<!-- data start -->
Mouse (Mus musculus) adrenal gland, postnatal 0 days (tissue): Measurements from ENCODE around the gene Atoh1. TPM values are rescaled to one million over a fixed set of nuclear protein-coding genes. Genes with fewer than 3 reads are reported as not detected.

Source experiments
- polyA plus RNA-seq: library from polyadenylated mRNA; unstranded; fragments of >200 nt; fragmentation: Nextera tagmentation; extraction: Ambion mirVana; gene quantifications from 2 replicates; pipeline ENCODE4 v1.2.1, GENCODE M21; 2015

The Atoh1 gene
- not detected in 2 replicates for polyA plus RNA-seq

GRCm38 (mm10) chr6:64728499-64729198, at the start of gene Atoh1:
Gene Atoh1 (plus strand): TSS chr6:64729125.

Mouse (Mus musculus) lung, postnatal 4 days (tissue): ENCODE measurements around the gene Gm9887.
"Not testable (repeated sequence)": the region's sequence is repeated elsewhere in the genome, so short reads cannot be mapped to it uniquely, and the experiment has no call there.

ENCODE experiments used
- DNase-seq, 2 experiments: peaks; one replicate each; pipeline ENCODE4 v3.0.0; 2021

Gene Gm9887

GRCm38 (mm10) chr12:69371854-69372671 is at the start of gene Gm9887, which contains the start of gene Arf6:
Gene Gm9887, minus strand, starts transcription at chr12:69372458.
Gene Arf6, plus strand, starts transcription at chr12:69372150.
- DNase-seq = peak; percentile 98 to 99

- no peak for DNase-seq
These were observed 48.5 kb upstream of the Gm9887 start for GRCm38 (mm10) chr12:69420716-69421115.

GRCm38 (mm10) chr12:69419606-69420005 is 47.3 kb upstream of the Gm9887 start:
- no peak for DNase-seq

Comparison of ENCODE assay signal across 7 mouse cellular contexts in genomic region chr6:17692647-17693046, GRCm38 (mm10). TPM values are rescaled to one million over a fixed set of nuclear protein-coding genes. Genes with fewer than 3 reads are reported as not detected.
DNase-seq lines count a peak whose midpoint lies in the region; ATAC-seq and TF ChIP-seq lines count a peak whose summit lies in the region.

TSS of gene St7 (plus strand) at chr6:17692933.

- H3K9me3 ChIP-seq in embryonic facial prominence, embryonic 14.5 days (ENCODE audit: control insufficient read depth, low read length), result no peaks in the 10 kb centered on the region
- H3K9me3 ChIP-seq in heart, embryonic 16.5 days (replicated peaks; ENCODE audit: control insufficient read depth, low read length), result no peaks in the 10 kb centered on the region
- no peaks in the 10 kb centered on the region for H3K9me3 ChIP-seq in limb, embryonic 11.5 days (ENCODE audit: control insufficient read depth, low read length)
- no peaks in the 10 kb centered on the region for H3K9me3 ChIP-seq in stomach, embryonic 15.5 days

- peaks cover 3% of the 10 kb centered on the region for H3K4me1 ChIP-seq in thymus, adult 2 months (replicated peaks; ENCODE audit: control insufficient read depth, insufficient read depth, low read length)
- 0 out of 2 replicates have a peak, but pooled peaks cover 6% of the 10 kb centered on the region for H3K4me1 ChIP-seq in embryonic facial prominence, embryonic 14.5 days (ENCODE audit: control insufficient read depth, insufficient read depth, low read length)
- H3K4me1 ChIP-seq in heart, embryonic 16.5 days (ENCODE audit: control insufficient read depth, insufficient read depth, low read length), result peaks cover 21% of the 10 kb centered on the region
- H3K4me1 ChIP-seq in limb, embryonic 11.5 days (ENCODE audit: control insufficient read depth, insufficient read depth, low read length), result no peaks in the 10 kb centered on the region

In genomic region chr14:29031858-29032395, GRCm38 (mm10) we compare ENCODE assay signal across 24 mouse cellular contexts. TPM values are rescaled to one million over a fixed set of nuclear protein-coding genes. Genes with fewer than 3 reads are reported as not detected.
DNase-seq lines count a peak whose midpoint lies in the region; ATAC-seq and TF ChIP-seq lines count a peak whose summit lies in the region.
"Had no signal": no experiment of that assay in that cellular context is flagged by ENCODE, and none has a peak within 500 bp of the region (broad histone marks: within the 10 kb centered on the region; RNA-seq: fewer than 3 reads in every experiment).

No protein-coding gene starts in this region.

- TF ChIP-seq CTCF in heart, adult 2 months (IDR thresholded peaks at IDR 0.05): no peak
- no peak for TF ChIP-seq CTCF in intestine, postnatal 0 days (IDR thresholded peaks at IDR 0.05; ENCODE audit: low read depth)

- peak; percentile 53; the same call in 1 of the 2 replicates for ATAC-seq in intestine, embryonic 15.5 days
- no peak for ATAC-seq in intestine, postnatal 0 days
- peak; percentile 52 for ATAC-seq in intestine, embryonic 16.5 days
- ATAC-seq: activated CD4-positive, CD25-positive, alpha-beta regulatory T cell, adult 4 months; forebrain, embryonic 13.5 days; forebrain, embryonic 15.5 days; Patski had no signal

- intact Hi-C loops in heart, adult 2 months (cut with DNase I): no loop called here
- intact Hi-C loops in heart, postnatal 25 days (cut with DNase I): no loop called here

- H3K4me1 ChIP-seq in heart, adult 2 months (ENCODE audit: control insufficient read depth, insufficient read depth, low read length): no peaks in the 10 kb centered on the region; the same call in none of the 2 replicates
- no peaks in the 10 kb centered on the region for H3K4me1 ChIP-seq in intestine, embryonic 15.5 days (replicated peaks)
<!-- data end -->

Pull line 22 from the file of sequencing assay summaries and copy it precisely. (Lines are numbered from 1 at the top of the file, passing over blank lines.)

DNase-seq lines count a peak whose midpoint lies in the region; ATAC-seq and TF ChIP-seq lines count a peak whose summit lies in the region.